Mandate Letters Will Increase Universities’ Troubles

Commentary, Education, Marco Navarro-Genie

Alberta’s Advanced Education Minister Thomas Lukaszuk is correct in saying that universities need changing, but is wrong in suggesting that a government minister should direct such change.

Lukaszuk recently issued mandate letters for Alberta universities, confusedly suggesting that universities should share more resources, become subject to greater administrative centralization, produce a better trained workforce, and conform more readily to markets and the directive power of the state — all of which should be done with less money.

The minister is not alone in believing that universities should do better. Nearly everyone who has been associated with them thinks that they badly need reform.

Universities’ money problems are the least malignant of the plagues that visit them. They are accused of being slow in responding to public or market needs, irrelevant nests of professional students, preachers of disjointed visions disconnected from reality, sausage factories of information, elitist and wasteful, and the list goes on.

But for all their problems, the greatest threat to universities today is their servility to four masters: servility to the tyranny of changing fads, to the whims of students demanding satisfaction as clients, to the brutish dictates of government, and to the cancerous ambitions of self-serving administrators. None of these tolerate variety, and the freedom to have and promote variety of views is oxygen to universities.

As self-ruling entities, universities alone must discern and chart the best direction for themselves. When universities submit to external rulers, they surrender their autonomy.

Under the guises of social justice, environmentalism, globalization, sustainability, or whatever the catchy flavour of the decade happens to be, fads are corroding post-secondary curricula and academic activity. None of these tendencies are necessarily against education, except that they act against education’s true goals by demanding total adherence to their core beliefs.

Lately, universities also surrender into a service-provider/client relationship, ironically calling it student-centred, while services to students worsen and mega classes in lecture theatres grow larger. Student-clients demand more entertaining courses, less text and more multimedia, less theory and more practical activity, and high-paying jobs at the end of their studies. While undergraduate students participate in governing universities, they rarely ask for better education.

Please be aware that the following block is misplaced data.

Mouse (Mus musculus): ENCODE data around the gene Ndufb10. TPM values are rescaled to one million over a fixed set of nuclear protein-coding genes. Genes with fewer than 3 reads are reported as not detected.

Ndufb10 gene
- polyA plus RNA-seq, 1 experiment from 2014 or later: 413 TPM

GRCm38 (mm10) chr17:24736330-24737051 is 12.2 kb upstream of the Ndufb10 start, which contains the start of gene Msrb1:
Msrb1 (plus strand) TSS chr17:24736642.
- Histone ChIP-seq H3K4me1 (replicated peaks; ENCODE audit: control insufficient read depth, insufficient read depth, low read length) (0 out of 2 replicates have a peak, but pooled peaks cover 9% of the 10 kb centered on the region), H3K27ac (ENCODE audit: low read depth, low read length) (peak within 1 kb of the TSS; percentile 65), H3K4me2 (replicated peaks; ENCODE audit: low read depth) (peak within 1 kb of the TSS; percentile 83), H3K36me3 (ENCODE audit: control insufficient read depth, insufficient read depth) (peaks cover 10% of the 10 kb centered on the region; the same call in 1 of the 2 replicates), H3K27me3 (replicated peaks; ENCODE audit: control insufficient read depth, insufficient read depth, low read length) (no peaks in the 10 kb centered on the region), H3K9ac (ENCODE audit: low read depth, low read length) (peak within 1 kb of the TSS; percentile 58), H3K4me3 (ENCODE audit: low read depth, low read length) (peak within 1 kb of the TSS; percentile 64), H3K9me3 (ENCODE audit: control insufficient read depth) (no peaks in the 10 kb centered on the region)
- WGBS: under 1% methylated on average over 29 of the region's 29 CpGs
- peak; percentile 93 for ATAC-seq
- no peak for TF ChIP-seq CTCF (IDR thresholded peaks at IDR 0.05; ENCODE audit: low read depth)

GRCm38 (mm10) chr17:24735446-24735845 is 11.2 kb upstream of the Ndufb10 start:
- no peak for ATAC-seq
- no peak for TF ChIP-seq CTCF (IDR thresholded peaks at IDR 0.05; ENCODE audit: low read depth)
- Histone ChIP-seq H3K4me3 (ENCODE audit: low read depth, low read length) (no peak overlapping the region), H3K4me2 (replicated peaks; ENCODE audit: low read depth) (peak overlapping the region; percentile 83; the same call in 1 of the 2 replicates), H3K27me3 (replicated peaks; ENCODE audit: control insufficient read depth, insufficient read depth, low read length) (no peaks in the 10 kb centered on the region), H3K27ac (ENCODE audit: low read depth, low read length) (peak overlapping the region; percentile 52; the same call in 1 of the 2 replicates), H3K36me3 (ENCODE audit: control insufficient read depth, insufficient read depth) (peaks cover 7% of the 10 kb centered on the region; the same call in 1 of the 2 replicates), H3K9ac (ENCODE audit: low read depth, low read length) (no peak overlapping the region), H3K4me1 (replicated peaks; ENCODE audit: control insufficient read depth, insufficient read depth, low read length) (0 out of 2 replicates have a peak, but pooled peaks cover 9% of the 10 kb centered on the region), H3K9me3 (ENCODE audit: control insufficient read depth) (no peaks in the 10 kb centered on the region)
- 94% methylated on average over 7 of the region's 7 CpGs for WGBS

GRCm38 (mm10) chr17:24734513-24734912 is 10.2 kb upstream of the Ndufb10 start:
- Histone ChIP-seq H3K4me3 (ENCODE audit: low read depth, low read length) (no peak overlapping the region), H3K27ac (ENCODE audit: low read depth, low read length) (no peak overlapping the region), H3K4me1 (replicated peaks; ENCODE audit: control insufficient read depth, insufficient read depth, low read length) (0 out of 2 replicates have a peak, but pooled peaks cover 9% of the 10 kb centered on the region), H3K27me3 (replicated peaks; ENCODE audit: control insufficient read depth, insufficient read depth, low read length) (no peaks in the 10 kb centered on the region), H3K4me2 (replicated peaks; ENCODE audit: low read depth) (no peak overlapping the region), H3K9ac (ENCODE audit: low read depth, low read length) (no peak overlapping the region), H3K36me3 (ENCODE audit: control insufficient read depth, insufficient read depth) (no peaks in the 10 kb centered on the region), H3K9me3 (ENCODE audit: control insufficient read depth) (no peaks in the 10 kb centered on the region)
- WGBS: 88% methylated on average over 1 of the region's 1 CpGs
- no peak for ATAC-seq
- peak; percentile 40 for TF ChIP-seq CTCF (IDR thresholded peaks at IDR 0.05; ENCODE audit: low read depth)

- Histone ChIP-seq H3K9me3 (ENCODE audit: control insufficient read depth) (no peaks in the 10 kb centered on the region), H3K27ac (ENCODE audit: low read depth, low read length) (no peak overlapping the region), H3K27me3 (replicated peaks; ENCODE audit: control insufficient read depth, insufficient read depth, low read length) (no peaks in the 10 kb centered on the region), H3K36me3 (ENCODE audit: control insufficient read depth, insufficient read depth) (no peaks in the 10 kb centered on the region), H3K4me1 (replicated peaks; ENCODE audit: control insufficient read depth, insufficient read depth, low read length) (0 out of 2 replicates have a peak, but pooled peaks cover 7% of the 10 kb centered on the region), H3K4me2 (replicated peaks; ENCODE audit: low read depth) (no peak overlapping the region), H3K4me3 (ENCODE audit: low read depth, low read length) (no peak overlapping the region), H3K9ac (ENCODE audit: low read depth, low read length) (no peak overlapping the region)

Making it worse, such fads and client demands are often twisted in the hands of a growing administrative class, never shy to enhance their power by offering more courses in vogue programs, peddling a favoured “strategic vision,” hiring more junior administrators, or getting rid of autonomous faculty members for being indifferent to bureaucratic muscle.

The mounting power of self-serving administrators has the most poisoning effect on universities, and Lukaszuk is adding to it by enhancing the fourth layer of destructive forces on universities, centralization.

His push to centralise will hurt universities, even when cutting the number of administrators. Without a change in the culture, the surviving administrators will multiply their power with wider domains and less resistance in the competing ambitions of other administrators.

The top-down approach will push more conformity and uniformity, increasing the power of those who already erode the fundamental principles of university — the independent pursuit of truth and beauty through excellence, and the reflective examination of society and of one’s self.

The community already benefits when universities do well, and universities do best when faculty members and students can dedicate their attention, free from power and political interference, to self-rule and their chosen pursuits in the service of knowledge, which in turn benefits all.

The goal of universities has never been to find people jobs or produce better employees for the market. The minister seems to confuse university education with polytechnic or professional training.

Ultimately, undermining university autonomy achieves the opposite of what Lukaszuk claims to be after. And by reducing meaningful choice and work against the liberty to decide what to study, it will likely reduce creativity and muffle innovation. It will yield followers instead of forming leaders. The minister’s plan, however well-intended, is half-baked and dangerous to universities.

Boards of governors should know that the key to improving universities is to support excellent, autonomous faculty who will not be servile to misguided administrators. Surely, universities want excellent students and competent administrators, but no student chooses a university for its president’s position on water or children’s issues.

No university can ever achieve the excellence that Lukaszuk and Premier Alison Redford claim to support by jumping from fad to fad, paying lip service to student centeredness, giving more centralizing power to administrators, or submitting to the marching orders of any government minister.

One might agree that the government’s inability to balance budgets may justify reducing university funding, but does not justify Lukaszuk’s interference with their operations.